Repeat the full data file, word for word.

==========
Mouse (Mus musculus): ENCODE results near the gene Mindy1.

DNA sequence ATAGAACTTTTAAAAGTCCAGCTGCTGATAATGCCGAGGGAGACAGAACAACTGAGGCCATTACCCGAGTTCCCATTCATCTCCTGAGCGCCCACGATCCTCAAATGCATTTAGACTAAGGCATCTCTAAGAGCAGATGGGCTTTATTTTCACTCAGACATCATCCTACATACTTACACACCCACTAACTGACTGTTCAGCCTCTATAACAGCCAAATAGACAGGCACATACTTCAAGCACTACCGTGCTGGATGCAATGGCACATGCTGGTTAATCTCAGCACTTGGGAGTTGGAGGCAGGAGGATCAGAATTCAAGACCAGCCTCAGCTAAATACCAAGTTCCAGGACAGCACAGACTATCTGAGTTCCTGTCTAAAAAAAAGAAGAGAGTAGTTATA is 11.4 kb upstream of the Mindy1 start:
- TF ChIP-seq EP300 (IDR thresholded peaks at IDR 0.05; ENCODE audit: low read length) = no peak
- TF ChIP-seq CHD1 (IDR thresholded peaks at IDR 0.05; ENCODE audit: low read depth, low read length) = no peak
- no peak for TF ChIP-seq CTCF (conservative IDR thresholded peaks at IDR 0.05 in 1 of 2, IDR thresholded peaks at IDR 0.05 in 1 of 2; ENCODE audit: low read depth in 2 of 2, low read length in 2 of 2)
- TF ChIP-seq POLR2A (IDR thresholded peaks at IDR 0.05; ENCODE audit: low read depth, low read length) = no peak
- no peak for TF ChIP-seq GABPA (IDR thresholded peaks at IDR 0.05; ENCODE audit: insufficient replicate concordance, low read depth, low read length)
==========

Mouse (Mus musculus): ENCODE results near the gene Mindy1.

DNA sequence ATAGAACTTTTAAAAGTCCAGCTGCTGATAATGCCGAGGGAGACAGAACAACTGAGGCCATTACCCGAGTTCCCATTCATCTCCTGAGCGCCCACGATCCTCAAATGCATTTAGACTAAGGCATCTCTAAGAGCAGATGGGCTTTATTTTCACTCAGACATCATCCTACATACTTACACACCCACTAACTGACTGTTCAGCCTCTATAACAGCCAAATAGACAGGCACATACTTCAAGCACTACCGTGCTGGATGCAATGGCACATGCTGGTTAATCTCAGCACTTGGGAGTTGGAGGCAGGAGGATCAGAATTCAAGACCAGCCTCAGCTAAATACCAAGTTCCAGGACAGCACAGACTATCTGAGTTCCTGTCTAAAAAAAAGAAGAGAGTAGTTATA is 11.4 kb upstream of the Mindy1 start:
- TF ChIP-seq EP300 (IDR thresholded peaks at IDR 0.05; ENCODE audit: low read length) = no peak
- TF ChIP-seq CHD1 (IDR thresholded peaks at IDR 0.05; ENCODE audit: low read depth, low read length) = no peak
- no peak for TF ChIP-seq CTCF (conservative IDR thresholded peaks at IDR 0.05 in 1 of 2, IDR thresholded peaks at IDR 0.05 in 1 of 2; ENCODE audit: low read depth in 2 of 2, low read length in 2 of 2)
- TF ChIP-seq POLR2A (IDR thresholded peaks at IDR 0.05; ENCODE audit: low read depth, low read length) = no peak
- no peak for TF ChIP-seq GABPA (IDR thresholded peaks at IDR 0.05; ENCODE audit: insufficient replicate concordance, low read depth, low read length)